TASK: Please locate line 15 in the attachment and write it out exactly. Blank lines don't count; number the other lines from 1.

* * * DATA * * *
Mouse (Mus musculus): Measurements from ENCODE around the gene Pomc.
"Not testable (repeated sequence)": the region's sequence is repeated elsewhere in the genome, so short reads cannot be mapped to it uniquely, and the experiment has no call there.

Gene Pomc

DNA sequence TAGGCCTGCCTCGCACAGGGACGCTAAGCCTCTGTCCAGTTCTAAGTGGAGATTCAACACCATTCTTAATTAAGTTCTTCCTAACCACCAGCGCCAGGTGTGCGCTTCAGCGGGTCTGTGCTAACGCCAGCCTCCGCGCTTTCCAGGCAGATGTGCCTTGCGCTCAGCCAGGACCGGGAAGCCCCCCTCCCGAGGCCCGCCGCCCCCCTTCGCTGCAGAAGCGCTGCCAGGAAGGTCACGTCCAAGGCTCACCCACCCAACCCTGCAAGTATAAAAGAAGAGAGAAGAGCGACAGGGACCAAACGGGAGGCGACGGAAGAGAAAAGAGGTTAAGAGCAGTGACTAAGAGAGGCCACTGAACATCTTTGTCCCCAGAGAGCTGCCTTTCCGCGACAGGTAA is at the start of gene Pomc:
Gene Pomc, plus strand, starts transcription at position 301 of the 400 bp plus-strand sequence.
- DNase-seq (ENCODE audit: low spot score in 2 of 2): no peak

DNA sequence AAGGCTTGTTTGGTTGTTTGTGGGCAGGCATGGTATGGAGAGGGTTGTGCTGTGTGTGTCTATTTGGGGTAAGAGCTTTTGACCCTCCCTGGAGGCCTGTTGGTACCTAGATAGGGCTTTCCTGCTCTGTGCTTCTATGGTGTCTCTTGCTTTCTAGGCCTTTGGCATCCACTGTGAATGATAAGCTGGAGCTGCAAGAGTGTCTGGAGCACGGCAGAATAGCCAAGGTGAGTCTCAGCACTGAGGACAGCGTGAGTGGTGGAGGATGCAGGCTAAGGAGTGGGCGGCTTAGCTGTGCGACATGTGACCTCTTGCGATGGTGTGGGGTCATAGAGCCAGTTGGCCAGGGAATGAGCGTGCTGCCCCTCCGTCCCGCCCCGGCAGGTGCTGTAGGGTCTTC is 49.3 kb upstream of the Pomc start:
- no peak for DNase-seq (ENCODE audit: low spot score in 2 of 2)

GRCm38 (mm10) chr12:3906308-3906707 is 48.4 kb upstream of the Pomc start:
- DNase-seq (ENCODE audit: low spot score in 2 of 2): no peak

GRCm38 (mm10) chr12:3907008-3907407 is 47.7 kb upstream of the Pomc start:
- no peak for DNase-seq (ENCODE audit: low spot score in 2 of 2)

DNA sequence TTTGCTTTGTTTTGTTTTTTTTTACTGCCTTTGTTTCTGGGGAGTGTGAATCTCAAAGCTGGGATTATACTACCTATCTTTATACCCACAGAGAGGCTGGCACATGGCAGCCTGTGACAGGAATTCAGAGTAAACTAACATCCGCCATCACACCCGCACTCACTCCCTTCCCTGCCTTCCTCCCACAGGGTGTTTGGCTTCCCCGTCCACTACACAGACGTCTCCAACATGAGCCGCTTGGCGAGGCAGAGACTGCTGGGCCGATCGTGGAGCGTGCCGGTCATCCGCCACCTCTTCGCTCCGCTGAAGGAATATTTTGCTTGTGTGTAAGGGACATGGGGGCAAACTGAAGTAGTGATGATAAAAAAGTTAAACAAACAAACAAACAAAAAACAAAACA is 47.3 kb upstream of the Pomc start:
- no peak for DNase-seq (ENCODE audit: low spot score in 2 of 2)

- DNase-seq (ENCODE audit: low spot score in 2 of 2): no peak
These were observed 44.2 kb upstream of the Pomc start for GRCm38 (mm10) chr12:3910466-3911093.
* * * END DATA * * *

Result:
- DNase-seq (ENCODE audit: low spot score in 2 of 2): no peak